Someone is angry at you. Somewhere, out there, a donor is miffed at their volume of direct mail. Or a co-worker feels slighted. Or a volunteer feels unappreciated. Or your significant other is simmering.What do you do when someone is upset with you? Deal with it! 1. Create ways to listen: The key to good donor relations, stellar customer service and strong human relations is to set up a dynamic where people can easily complain or raise concern BEFORE they are raving mad. Be sure you have a phone number (answered by a nice person) displayed on all your outreach, email contacts and blogs and other outreach that enable conversation. 2. Listen: If someone is venting, let them vent. Let them rant and rave until they stop for air.3. Acknowledge: Say exactly what they said back to them – it’s called reflective listening. “It sounds like you’re really frustrated with us because of x, y and z.” This makes a person feel heard.4. Thank: Thank them for telling you how they feel. Even crappy feedback is feedback. “We want to know when our donors are not happy with us, and I’m so glad you told me about this. Thank you.”5. Say sorry: Now comes the hard part. Say you’re sorry. Not “I’m sorry if this was bad/if you feel that way.” Say “I’m sorry this was a bad experience. We never want anyone to feel that way about us, and so we’re sincerely sorry.”6. Act: Say and do something to fix the problem the person is angry about. If you can’t do what they want, do the best you can. Do something.7. Follow up to show you acted: Get back to them a day later and say again that you’re sorry and how you addressed the problem. 8. Follow up again to make sure things are okay now: Check back in a week or two later. You might just win someone back (or over).
Pursuant to my post yesterday, I want to show two wonderful examples of establishing the trust triangle with unlikely yet completely authentic messengers for an important cause.Read these stories and ask yourself, “Who should be my messenger?” No matter your marketing talents, there is probably someone better than you to speak to your cause – especially someone helped by it!STORY ONE – MEN BY THE SIDE OF THE ROADDavid Stoker of Ashoka wrote me today to say:Read your post today about trust and the power of trust between friends in combination with a cause. That is really the underlying mechanism that drives the idea of, what we call, a Citizen Base. When citizens own, operate, and market to other citizens, the cause becomes rooted in the community at a level of connectivity that makes it more likely to succeed and grow. A great example we’ve seen in this regard is Men on the Side of the Road in South Africa. The personal connection they forged between individuals was the key to their success. I find it quite compelling in terms of building trust between segments of the population that would perhaps look at each other with suspicion. Here’s the story, in Ashoka’s words, about this project:MSR was created when Ashoka Fellow Charles Maisel devised a way to employ the 18,000 males who gather at roughly 180 sites throughout South Africa waiting for a day’s labor. Through a national marketing campaign, MSR initiated a massive tool drive for old, unused, and even broken tools, which can then be repaired and used by the day laborers. Instead of having to go to anonymous drop-off points to donate, citizens are asked to call MSR, who then sends out these day laborers to pick-up these tools directly from the community, thereby building a human connection. Imagine if the next time you donated something, a person who was benefitting collected it from you! Wow.STORY TWO: THE DOG WITH A BLOGPets for the Environment has a brilliant new spokesperson — a dog. Here is Eddie’s story (he has a blog, too, natch):I’m a dog on a mission.When nonstick chemicals from a frying pan killed my buddy Feathers, and my feline friend Cleo and I found out that we’re full of chemicals too, I was barking mad. Did you know that the humans’ government doesn’t make companies test chemicals for safety before they start using them in our toys, furniture, or even our food? And where do you think all those flame retardants, mercury, and perfluorochemicals end up? In us! And I know because I was tested. The chemicals in me are the same kinds of chemicals in people, and scientists think that other cats and dogs—and horses and birds and bunnies and snakes—around the country are full of them, too.That’s why I started Pets for the Environment. The humans have made a mess, and they aren’t doing anything about it. I need your help educating our humans and getting their government to pass toxic chemical reform legislation. They’ll never listen to just one pet, but all of us barking and meowing and cawing and squeaking together can make a lot of noise. Join Pets for the Environment and help me make a difference!Check out the site, where you can find the blog, a wall of cute (dog photos sent in by fans) and other great examples of messaging with the right messengers.Trying to reach pet owners? Speak through a pet.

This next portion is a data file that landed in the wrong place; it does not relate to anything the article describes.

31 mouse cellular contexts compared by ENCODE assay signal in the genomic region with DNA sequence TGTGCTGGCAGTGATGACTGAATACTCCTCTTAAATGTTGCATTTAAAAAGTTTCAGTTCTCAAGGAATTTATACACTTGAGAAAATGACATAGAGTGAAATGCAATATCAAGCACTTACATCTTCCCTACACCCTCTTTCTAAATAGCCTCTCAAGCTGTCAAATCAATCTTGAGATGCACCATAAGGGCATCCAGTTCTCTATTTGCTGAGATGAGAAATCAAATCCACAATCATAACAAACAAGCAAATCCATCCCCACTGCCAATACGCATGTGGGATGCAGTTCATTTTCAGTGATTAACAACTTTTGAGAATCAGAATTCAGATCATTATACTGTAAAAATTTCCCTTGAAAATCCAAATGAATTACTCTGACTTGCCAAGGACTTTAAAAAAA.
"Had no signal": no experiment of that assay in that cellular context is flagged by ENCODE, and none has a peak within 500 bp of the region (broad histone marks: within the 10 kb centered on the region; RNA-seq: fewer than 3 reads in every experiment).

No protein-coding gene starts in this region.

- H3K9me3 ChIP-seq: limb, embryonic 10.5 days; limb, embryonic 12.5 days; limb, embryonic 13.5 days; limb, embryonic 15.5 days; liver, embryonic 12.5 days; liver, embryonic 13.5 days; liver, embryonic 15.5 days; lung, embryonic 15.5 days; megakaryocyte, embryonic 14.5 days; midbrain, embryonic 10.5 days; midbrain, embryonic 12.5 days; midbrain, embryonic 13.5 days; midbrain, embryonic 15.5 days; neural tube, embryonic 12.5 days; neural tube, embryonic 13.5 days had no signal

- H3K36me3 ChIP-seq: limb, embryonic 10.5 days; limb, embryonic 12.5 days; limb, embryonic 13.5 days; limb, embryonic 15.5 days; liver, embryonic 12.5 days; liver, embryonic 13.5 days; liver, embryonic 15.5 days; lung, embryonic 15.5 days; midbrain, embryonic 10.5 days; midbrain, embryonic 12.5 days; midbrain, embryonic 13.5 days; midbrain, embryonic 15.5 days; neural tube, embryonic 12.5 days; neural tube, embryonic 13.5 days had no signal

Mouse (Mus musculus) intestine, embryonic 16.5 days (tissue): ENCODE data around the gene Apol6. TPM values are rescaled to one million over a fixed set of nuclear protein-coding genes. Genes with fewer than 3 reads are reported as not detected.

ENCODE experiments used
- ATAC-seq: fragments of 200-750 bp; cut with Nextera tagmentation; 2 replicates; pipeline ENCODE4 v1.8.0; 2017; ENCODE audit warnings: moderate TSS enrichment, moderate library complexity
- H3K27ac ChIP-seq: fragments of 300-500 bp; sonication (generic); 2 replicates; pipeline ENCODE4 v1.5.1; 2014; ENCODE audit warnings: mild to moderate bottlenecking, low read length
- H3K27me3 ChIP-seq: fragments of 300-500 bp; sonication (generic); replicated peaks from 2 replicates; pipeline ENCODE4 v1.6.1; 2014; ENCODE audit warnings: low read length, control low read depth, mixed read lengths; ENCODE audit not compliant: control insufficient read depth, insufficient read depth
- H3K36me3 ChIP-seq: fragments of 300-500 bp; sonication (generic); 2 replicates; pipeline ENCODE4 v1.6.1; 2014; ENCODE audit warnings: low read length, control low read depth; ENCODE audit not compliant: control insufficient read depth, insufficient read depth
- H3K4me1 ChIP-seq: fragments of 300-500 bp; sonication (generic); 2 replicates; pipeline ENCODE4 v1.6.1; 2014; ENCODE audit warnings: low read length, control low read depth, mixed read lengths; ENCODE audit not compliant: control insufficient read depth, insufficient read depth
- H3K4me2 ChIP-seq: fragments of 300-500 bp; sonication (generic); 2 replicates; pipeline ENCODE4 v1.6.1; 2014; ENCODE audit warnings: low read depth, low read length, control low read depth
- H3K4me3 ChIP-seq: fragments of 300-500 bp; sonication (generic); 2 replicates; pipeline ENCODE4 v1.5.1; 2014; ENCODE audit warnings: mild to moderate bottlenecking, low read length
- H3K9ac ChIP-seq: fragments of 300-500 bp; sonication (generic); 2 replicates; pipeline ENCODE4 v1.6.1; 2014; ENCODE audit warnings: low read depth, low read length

Launching a new donor database system can be a daunting task for many organizations. Strong preparation and effective system implementation strategies can help avoid the never-ending or failed project launch. Eric Leland, a 13-year veteran of database technologies in the nonprofit space and founder of Leland Design (lelanddesign.com), leads us through effective paths for preparing organizations for new systems, and managing donor database projects to successful outcomes.Download the presentation slides below.